Oh yeah, it was a brutal world. The bloodshed – if it were to happen today – would leave every man, woman and child in the conquered territories with Stage-5 PTSD, while turning most of them into paranoid schizophrenics. And in turn, those invading troops would be suicidal wrecks suffering from acute moral injury.

It speaks to the adaptability of the human mind that that didn’t happen. Rome still exists, at the heart of a mediocre, though moderately prosperous, Italy in the midst of a continent of stable, prosperous democracies, none of whom suffer from any consequences of two thousand year old invasions.

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The analogies between ancient Rome and present day America are startling. Just for fun, let’s compare the two at the height of their hegemony – Rome in 200AD : An empire that stretched from The Azores in the west to the mouth of the Tigris in the east and Scotland in the north to Nubia(Sudan) in the south, with 20% of the world’s population as its subjects. And let’s compare that with America in the present day, virtually unchallenged……

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The similarities between the two are striking. Rome started in the 9th Century BC as a lawless haven for the indigents and the unwanted from nearby Carthago, Neapolis and Syracusa. Likewise, America began with the puritans and exiles who came over because they were just as unwanted in Britain. Both empires started with the disenfranchised jetsam and flotsam.

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Even the mysteries behind the rise of Rome and America mirror each other. How did a small village in central Italy manage to grow into a 4-million square mile empire, bigger in area than Europe? Likewise, how did a little village named Jamestown on the banks of the Powhatan, Virginia (which in fact marked the start of the British Empire) overtake Britain and ultimately grow into the world’s most powerful nation? Exactly what is it that set the two apart from the rest?

Will America too fade away like Rome and barely exist, a shadow of it’s former self, another mediocre developed nation, struggling to stay economically afloat?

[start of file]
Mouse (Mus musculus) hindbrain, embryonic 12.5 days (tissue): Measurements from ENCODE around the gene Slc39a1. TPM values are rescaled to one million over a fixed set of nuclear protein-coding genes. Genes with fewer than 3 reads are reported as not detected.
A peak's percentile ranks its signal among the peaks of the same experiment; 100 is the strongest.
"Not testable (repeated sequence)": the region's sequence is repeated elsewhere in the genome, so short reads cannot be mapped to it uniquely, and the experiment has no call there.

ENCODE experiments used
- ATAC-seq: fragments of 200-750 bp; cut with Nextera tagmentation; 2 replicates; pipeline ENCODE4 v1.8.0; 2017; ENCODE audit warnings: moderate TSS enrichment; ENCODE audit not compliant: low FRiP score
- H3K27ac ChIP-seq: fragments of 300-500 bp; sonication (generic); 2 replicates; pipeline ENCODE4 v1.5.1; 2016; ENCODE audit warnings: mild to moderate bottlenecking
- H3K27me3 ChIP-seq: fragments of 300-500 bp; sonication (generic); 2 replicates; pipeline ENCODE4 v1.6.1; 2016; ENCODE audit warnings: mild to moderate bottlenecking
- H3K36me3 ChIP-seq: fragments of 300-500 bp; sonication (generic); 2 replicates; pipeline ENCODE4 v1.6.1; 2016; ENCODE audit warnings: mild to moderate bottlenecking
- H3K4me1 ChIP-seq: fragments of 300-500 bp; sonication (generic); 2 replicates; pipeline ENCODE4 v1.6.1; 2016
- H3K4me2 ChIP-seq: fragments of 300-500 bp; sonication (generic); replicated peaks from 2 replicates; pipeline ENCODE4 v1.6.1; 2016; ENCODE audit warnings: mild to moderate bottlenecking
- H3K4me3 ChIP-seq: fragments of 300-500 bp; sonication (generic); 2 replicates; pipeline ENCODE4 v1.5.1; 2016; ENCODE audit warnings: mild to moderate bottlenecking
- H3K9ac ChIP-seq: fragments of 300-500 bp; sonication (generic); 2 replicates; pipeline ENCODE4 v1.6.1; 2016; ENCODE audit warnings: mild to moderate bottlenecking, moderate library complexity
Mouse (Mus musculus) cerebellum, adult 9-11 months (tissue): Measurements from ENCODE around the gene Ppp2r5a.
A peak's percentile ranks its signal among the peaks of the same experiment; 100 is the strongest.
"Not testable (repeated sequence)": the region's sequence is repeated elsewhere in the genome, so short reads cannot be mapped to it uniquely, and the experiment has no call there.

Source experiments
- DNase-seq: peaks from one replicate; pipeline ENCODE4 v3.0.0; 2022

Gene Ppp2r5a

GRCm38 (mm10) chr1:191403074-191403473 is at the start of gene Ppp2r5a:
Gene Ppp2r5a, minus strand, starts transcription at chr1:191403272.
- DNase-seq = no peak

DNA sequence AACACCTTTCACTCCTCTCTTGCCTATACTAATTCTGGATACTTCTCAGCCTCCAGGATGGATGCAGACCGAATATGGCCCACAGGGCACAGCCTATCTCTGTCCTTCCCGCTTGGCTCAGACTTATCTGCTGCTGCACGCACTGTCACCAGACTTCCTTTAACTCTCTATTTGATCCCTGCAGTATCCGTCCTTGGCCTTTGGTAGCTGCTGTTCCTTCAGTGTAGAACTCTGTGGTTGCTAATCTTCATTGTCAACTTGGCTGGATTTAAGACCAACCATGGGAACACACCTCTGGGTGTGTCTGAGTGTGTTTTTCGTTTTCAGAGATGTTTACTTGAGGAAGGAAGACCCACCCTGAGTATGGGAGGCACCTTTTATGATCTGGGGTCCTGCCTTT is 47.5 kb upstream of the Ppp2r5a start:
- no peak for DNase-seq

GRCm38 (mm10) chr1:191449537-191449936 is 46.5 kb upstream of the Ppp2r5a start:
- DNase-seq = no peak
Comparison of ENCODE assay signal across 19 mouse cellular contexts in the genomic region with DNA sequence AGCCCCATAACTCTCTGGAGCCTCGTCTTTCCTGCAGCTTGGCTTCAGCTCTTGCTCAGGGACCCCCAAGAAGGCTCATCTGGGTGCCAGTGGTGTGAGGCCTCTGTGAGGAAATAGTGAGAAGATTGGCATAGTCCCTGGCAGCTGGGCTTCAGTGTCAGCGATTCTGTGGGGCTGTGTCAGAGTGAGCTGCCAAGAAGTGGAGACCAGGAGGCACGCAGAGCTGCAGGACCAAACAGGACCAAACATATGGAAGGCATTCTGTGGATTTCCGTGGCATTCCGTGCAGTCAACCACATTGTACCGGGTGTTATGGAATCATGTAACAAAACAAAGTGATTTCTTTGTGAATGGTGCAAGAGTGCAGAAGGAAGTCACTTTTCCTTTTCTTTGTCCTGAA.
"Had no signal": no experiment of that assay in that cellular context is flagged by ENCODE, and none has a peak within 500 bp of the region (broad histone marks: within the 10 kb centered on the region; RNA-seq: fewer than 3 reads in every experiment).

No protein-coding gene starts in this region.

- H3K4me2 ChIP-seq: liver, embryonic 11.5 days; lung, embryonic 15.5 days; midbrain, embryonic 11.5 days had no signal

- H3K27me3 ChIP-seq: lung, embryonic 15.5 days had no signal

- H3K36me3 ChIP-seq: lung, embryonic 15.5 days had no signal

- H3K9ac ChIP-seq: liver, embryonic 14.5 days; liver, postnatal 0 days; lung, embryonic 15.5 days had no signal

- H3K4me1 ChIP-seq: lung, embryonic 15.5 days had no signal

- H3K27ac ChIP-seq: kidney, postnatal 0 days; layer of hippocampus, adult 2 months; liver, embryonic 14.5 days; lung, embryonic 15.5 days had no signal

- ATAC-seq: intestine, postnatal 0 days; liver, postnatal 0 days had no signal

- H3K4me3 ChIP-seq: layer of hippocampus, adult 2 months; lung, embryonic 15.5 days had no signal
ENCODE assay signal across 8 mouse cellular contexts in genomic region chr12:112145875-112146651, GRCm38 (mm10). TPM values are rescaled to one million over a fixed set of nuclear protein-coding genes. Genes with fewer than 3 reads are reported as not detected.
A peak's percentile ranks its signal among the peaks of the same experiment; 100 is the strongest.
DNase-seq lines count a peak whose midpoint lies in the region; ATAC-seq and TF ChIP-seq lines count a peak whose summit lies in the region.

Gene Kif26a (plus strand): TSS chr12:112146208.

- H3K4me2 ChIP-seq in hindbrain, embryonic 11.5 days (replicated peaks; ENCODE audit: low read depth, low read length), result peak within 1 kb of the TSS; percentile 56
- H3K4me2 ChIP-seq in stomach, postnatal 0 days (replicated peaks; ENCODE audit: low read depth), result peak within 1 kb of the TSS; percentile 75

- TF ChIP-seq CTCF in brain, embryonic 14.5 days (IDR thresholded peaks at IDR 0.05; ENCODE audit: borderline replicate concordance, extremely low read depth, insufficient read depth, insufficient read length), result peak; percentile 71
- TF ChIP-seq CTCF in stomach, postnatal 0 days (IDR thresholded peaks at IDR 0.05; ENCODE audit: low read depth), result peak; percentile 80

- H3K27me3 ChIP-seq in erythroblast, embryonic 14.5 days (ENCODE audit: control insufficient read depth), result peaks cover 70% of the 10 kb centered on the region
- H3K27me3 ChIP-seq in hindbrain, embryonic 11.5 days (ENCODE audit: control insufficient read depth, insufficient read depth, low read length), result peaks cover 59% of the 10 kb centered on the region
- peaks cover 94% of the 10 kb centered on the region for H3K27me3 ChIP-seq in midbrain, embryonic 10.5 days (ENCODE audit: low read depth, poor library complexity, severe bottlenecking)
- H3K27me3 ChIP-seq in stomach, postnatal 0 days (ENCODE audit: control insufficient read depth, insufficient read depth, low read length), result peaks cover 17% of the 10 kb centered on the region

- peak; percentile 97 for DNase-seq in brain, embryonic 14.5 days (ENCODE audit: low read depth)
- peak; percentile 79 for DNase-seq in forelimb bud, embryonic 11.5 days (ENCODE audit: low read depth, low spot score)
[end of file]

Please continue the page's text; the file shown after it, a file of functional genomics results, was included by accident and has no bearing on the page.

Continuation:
Take it easy, in spite of my awesome intellect, I don’t have the answers to everything.

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Romans and Americans have always had an overblown – almost cringe producing – sense of nationalism. Like the Americans today, Romans thought that the sun rose and set with them and that they had a God-given right to dominate and rule over the rest of the world. Philosopher-Emperor, Marcus Aurelius, once exhorted his citizens thus……,” When you arise in the morning, think of what a precious privilege it is to be alive as a Roman – to breathe, to think, to enjoy, to love and to conquer, as a Roman.”

American Presidents tell their citizens things that are very similar in essense, though they attach a prayer to their rhetoric every time….. “God bless America and the American people,” they cry out at the drop of a hat, multiple times when they are delivering a speech. Isn’t God supposed to be all-pervasive, all-knowing, everywhere at the same time? Isn’t everybody on earth blessed? Why should God specifically stop to bless America and Americans?

I know of no other nation’s leaders who continuously and repeatedly, in public at home and even while they are visiting other countries, invoke God and entreat him to come forward and bless their country and people. It’s simple. Those leaders simply don’t think it is necessary to invoke Jesus or God whenever their eyelids bat.

Or is it because America’s God starts his daily blessings with the letter ‘Z’ and by the time he reaches ‘A’ (for America) it is time for some sex and he simply forgets to bless America afterwards? No worries there. When it comes to sex, even American Presidents are most understanding.

But that was Rome and this is America – two peas from the same pod.


(to be continued….)